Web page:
Lakewood (AP) - Statewide snowpack dwindled to 76 percent of average, with no major river basin at or above average, according to the Natural Resources Conservation Service.
The agency says the dip amid mild, warm weather means the state remained vulnerable to significant water shortages.
It says that across Southwestern Colorado, where snowpack is down to 60 percent of the 30-year average, only about half the average runoff is expected.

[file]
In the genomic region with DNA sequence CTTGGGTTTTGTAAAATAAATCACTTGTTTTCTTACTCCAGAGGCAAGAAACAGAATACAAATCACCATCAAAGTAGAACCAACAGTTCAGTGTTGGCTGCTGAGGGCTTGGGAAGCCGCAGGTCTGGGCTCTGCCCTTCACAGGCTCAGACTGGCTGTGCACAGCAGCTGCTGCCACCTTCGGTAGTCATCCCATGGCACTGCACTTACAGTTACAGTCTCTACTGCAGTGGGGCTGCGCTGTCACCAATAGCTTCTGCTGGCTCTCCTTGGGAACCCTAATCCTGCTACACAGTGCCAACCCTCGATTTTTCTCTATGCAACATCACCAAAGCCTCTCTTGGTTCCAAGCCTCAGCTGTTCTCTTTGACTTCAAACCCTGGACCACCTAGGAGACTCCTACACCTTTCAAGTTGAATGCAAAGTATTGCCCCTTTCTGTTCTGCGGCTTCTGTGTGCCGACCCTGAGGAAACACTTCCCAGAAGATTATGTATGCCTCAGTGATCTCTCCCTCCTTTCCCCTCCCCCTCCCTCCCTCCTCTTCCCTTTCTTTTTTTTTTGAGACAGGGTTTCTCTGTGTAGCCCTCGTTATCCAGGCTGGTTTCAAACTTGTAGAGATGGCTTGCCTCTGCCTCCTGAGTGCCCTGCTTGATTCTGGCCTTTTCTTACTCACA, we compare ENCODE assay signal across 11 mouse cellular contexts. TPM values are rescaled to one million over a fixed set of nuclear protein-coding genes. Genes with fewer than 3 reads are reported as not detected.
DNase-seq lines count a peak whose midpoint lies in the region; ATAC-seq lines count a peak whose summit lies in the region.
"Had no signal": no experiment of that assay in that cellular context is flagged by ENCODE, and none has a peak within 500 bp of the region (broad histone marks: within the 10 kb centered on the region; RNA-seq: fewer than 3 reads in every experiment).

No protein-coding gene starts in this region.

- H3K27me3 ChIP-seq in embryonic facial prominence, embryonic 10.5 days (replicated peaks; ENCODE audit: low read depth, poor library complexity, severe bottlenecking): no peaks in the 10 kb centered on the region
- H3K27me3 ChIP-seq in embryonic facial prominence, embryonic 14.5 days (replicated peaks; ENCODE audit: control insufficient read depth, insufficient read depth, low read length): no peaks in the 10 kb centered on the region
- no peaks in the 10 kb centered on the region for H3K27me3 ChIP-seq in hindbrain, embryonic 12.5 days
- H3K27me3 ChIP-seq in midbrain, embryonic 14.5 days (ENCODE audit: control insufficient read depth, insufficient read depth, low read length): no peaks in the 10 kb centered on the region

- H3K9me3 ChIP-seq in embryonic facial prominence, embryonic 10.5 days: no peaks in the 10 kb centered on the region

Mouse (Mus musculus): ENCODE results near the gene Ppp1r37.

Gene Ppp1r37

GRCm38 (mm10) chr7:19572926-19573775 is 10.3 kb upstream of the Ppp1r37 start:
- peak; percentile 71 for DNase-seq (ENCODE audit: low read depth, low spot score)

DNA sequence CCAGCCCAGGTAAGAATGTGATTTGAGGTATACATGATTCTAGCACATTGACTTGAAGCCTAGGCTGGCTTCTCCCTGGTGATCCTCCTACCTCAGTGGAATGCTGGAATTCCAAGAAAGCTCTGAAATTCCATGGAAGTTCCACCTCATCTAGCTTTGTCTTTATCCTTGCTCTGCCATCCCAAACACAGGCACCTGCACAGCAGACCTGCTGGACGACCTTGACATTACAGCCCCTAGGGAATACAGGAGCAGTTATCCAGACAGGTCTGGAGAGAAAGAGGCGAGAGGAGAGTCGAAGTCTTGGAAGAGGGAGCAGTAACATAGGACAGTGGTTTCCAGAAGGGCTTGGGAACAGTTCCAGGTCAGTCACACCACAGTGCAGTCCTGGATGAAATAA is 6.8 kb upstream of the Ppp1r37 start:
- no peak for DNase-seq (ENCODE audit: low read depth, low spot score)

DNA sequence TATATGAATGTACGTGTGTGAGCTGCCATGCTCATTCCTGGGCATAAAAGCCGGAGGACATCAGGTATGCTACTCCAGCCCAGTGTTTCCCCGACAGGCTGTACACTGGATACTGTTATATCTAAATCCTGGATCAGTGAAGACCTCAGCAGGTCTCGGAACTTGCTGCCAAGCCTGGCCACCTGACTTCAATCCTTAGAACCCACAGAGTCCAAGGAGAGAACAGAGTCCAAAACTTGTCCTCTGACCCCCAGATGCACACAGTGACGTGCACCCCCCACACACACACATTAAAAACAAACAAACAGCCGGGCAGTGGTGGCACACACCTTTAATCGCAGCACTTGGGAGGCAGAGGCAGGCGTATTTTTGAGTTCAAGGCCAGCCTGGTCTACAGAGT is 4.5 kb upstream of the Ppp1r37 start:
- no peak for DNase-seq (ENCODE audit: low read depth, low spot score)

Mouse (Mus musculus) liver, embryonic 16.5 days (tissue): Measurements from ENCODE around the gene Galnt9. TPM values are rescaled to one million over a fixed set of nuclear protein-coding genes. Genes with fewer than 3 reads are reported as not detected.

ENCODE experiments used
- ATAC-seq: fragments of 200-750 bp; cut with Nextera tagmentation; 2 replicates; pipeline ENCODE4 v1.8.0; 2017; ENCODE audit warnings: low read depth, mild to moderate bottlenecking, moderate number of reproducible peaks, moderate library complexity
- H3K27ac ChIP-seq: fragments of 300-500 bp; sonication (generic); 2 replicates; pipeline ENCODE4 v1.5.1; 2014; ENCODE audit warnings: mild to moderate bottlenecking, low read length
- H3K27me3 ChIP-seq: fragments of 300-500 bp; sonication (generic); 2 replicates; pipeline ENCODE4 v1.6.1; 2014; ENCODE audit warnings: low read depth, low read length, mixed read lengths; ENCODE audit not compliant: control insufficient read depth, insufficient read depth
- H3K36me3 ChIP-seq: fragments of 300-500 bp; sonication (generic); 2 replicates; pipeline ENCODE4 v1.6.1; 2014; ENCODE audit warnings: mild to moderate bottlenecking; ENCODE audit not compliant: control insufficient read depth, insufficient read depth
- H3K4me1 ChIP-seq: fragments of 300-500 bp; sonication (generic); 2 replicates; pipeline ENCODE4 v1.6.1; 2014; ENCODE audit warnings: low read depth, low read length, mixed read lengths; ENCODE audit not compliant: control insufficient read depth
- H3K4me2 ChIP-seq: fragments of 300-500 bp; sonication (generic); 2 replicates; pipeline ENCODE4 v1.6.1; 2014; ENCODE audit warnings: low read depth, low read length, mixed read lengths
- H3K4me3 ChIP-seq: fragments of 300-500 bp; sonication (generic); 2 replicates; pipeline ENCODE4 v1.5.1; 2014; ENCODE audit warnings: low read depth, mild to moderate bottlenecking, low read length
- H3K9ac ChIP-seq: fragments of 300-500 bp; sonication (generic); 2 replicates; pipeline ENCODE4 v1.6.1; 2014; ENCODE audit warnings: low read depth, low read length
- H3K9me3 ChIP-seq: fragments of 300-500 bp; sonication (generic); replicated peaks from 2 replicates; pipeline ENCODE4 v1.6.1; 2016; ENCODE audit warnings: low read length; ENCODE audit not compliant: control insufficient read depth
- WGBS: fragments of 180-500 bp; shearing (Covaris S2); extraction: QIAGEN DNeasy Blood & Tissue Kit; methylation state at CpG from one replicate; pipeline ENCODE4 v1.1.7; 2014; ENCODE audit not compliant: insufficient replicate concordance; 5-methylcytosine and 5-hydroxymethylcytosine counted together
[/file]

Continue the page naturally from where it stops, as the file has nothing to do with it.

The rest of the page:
The South Platte, which provides water to the Denver metro area, was the closest to average at 99 percent of the 30-year average.
NRCS State Conservationist Allen Green says it remains to be seen how precipitation in April will shape up.
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